One Thanksgiving, during a family trivia game, I discovered that I know the first and often the second lines of quite a number of books, stories, and poems. That doesn't mean I've read them all, but that some beginnings are memorable. For instance,

  • It was the best of times, it was the worst of times. (A Tale of Two Cities, Charles Dickens)
  • Happy families are all alike; every unhappy family is unhappy in its own way. (Anna Karenina, Leo Tolstoy)
  • Call me Ishmael. (Moby Dick, Herman Melville)
  • As Gregor Samsa awoke one morning from uneasy dreams he found himself transformed in his bed into a gigantic insect. (Metamorphosis, Franz Kafka)
  • In a hole in the ground there lived a hobbit. (The Hobbit, J.R.R. Tolkien)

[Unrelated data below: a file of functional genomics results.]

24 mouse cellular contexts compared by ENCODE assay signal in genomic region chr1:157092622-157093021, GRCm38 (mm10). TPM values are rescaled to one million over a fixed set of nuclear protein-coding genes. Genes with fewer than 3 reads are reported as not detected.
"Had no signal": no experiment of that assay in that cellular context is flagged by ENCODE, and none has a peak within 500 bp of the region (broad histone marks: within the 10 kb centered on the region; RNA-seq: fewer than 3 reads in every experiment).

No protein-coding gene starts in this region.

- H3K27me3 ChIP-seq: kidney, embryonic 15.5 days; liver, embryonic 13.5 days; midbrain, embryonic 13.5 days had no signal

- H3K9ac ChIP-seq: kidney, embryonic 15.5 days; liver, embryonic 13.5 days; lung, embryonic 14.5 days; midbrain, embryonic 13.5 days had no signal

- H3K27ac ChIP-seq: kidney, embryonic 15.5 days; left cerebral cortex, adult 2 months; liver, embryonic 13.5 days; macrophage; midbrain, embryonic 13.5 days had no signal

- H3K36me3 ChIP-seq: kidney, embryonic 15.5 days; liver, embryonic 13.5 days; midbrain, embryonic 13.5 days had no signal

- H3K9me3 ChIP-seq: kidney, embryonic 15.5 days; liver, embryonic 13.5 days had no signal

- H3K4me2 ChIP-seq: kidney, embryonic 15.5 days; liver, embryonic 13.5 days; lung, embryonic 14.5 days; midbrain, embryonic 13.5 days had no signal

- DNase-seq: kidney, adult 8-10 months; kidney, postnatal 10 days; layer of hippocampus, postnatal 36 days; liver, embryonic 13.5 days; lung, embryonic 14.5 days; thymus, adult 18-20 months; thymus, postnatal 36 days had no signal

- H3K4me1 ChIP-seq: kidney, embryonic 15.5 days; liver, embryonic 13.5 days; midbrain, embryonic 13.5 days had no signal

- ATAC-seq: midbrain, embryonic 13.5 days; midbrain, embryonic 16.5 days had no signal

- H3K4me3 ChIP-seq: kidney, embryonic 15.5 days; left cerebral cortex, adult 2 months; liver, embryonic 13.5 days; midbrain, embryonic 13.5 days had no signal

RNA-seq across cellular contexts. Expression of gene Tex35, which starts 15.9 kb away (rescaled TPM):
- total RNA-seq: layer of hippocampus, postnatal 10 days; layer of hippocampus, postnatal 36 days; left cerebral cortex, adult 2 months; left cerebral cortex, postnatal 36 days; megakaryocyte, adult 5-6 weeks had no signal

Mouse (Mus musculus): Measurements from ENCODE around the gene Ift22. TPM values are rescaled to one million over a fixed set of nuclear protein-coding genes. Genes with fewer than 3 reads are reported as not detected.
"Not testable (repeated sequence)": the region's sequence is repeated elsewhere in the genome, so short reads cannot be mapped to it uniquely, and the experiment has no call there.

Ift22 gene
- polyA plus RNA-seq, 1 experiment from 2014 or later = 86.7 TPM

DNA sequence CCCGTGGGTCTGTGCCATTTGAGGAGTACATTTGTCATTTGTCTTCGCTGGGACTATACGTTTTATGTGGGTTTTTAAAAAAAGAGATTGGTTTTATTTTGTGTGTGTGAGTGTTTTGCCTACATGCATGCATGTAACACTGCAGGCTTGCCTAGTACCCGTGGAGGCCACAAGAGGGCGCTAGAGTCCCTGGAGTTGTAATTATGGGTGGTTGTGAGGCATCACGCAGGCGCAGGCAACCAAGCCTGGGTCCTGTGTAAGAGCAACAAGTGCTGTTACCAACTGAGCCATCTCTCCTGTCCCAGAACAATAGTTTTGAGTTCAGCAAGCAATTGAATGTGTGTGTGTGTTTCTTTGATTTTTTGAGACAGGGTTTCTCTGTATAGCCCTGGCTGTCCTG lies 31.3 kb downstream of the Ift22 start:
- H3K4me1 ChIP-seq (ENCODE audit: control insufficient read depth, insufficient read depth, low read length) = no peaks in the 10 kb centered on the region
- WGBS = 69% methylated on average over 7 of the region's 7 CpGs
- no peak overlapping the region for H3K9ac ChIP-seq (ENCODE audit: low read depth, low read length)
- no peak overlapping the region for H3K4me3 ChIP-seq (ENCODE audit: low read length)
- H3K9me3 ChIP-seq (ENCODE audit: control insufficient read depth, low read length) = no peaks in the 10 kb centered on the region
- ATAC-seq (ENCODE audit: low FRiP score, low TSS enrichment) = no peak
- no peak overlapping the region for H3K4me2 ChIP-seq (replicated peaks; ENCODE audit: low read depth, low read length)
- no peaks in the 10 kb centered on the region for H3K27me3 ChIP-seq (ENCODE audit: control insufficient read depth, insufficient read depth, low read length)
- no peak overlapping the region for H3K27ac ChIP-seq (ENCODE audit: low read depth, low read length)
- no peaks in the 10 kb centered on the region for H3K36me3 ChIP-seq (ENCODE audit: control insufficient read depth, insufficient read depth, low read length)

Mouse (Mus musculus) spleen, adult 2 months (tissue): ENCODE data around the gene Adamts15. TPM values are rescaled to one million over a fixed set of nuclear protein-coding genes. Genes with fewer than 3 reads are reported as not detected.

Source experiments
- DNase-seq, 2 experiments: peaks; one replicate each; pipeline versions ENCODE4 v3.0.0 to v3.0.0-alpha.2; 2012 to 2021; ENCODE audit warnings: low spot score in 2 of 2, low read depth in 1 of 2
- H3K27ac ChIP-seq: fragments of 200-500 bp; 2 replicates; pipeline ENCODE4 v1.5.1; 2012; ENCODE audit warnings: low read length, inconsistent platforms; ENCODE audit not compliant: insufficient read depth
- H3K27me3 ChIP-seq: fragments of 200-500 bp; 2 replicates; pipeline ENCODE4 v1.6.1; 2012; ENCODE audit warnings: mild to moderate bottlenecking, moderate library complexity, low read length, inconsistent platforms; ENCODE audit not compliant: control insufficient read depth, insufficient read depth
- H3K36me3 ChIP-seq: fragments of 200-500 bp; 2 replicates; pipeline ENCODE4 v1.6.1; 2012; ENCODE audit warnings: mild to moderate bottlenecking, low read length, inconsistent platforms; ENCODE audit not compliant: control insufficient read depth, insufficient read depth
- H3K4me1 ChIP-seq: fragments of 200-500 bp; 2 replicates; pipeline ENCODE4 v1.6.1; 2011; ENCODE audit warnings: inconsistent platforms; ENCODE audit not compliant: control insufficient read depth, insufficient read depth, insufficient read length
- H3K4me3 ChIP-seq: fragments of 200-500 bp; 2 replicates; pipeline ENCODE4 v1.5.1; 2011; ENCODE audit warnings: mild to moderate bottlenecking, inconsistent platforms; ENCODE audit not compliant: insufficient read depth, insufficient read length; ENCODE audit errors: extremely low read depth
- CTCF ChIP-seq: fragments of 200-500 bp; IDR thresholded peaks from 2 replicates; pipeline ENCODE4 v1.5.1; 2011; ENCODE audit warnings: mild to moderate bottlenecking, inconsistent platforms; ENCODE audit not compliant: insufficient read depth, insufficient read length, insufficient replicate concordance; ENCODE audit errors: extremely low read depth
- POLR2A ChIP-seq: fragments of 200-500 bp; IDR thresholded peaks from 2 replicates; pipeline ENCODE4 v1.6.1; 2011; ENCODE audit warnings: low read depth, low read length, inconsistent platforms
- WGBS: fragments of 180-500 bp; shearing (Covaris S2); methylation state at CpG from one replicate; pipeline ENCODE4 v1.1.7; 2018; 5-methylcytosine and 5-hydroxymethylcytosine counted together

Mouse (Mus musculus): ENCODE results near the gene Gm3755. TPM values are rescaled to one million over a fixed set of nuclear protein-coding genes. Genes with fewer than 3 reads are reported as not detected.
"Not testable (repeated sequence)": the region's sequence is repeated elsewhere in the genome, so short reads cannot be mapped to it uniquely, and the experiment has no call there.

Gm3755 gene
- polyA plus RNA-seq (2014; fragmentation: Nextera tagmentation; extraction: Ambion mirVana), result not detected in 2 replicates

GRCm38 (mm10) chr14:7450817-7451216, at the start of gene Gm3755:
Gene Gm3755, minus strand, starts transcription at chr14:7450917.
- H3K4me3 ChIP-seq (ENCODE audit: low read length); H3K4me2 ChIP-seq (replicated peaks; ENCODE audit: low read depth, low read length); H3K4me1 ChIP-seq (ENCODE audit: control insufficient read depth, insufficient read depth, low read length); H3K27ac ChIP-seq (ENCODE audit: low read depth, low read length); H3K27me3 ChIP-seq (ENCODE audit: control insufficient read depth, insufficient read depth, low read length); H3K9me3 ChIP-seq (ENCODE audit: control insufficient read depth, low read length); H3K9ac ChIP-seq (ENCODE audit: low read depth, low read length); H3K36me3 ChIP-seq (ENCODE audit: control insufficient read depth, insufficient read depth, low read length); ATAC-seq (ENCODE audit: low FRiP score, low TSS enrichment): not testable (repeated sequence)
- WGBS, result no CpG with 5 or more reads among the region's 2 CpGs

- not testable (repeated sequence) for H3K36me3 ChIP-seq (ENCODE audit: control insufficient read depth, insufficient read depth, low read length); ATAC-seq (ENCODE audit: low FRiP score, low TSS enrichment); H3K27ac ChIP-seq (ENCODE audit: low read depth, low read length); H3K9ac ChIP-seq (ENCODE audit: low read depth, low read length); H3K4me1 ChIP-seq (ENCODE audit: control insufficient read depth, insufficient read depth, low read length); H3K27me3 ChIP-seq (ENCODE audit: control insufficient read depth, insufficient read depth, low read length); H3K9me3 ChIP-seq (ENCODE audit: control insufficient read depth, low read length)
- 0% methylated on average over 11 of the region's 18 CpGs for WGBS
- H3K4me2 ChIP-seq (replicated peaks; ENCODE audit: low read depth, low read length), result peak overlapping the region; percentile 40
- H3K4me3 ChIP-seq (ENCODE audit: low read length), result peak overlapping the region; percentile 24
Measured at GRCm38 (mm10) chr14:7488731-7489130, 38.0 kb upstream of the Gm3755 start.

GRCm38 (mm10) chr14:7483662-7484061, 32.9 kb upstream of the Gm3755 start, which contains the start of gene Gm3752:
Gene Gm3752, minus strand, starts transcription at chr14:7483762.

• Heather had invented the game, but Picket made it magic. (The Green Ember, S.D. Smith)

To this collection I must add a new one. It's certainly not a book I've read, though I know some engineers who might have. As opening sentences go, these are pretty memorable. Who says textbooks have to be boring? If every author thought as much about the potential consequences of his writings as this CalTech physics professor, the world just might be a better place.

Ludwig Boltzmann, who spent much of his life studying statistical mechanics, died in 1906 by his own hand. Paul Ehrenfest, carrying on his work, died similarly in 1933. Now it is our turn to study statistical mechanics. Perhaps it will be wise to approach the subject cautiously. (States of Matter, David L. Goodstein)

Posted by sursumcorda on Tuesday, December 27, 2022 at 8:02 am | Edit
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